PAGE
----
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Hale County Hospital’s Hospital Corner

June is Alzheimer’s and Brain Awareness month, a time to show support to the millions of people affected by Alzheimer’s disease or other forms of dementia. Currently, there are nearly 50 million people living with dementia worldwide. Dementia affects parts of the brain which control thought, memory, and language. Alzheimer’s disease is the most common form of dementia.

The risk for developing Alzheimer’s disease increases as you age, although the disease is not a normal part of aging. According to the Alzheimer’s Association, the more people know about Alzheimer’s disease the more action can be taken to improve the lives of individuals affected by the disease. In this article, we would like to share a few crucial facts about Alzheimer’s disease.

  • Many older adults living with Alzheimer’s disease do not know they have the disease. Early signs of dementia include: problems speaking such as finding the right words in conversation, difficulty with daily tasks such as dressing, and behavioral changes.
  • Alzheimer’s disease and other dementias continue to affect more people every year. While the number of people living with dementia worldwide is already high, it is expected to continue to increase, eventually rising to 135 million people by 2050.
  • Alzheimer’s disease often leads to premature death. Alzheimer’s disease is the sixth leading cause of death among the U.S. population, according to the Alzheimer’s Association. Because there is currently no cure for dementia, the disease is the only illness in the country’s top 10 cause of death that can’t be prevented or slowed.
  • Additionally, being a caregiver for someone with Alzheimer’s disease or another form of dementia can be a very difficult, round-the-clock job. Importantly, caregivers of people who have Alzheimer’s disease need all the support they can get. Thus, in this article, we also want to highlight some of the ways you can support a person who’s caring for an individual with Alzheimer’s disease.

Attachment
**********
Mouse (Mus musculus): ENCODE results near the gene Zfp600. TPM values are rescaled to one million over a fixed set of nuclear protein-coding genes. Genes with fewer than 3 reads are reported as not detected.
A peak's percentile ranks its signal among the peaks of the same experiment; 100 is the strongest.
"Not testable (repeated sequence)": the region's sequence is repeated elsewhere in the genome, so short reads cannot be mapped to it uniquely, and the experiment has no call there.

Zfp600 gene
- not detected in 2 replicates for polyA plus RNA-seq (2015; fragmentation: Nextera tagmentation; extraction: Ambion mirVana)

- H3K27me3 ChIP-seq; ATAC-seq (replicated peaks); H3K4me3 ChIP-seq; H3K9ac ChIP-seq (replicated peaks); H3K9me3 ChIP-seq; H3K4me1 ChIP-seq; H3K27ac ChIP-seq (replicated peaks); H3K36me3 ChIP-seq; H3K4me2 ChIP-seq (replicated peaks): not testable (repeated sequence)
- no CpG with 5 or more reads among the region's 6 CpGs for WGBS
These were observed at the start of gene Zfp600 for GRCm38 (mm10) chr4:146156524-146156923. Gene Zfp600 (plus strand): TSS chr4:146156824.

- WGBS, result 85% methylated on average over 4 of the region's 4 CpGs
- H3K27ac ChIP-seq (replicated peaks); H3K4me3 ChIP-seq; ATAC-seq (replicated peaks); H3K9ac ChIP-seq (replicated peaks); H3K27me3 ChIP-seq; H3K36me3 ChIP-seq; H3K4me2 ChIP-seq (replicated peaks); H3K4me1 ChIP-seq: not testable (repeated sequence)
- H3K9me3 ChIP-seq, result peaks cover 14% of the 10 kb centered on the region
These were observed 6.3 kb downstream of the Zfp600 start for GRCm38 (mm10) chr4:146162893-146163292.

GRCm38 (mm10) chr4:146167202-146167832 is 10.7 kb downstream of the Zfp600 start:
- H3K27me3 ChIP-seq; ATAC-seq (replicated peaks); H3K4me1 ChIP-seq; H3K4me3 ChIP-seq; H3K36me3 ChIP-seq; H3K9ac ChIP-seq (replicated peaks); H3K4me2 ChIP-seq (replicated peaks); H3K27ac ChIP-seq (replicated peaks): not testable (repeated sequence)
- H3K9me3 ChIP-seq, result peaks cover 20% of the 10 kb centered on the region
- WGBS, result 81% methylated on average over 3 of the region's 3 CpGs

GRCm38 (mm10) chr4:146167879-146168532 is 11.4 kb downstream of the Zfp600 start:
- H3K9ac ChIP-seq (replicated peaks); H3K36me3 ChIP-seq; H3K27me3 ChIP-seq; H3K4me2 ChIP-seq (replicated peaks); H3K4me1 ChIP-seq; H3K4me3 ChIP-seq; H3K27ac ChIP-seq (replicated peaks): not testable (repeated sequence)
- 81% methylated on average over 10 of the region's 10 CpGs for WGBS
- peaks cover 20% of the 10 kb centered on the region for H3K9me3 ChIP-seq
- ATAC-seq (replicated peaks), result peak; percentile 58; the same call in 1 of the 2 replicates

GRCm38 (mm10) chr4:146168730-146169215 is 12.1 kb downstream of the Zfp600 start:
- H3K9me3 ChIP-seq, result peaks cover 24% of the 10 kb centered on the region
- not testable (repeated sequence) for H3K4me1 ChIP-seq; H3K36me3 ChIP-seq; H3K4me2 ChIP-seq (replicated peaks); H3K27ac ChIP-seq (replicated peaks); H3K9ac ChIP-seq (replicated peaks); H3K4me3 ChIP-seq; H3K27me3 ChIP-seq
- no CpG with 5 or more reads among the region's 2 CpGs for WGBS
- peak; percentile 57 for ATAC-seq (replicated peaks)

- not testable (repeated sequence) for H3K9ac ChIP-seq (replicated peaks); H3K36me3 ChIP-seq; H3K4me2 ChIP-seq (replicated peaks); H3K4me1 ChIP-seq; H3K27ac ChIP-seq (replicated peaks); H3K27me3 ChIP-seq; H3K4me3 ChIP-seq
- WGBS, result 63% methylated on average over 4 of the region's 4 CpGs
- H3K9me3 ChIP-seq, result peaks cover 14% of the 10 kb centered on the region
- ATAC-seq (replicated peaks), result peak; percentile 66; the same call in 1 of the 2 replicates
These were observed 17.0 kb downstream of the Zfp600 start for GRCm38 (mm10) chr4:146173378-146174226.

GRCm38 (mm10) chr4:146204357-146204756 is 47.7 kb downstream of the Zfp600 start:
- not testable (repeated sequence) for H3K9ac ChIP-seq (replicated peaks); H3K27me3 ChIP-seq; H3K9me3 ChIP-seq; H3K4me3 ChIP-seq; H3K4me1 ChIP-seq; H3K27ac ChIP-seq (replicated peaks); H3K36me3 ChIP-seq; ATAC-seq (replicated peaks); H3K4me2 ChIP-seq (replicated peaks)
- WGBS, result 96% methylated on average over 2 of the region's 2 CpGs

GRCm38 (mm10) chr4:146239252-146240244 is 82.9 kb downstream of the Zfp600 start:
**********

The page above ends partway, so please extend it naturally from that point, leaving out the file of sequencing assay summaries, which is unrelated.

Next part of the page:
• Be specific about the kind of support you can provide. General offers can sometimes be difficult to accept. Thus, try to make as concrete of an offer as possible. For example, “I’m going to the grocery store. What can I pick up for you?” or “Do you need some laundry done? I can pick it up today and bring it back clean tomorrow.”
  • Check in often. Sending a card, calling, or visiting a caregiver inperson can all make a big difference. It’s important for caregivers to know that they have a network of support. Additionally, contact with someone outside of the home can help lift a caregiver’s spirits.
  • Be mindful of signs of caregiver stress. Caregivers might mistakenly believe that they must do everything for themselves. Caregiver stress can manifest in irritability, anger, exhaustion, and social withdrawal. If a caregiver doesn’t initially accept your offer of help, show patience and persistence. Remind the caregiver that the best way to take care of someone else is to first take care of yourself.

We hope this article taught you a little more about Alzheimer’s disease and other forms of dementia. If you are a caregiver yourself, know that you are seen and supported. All information in this article came from an article published by Unicity Healthcare and the Mayo Clinic. For more information about Alzehiemer’s disease and other forms of dementia, please visit: https://www.alz.org/ab am/overview.asp.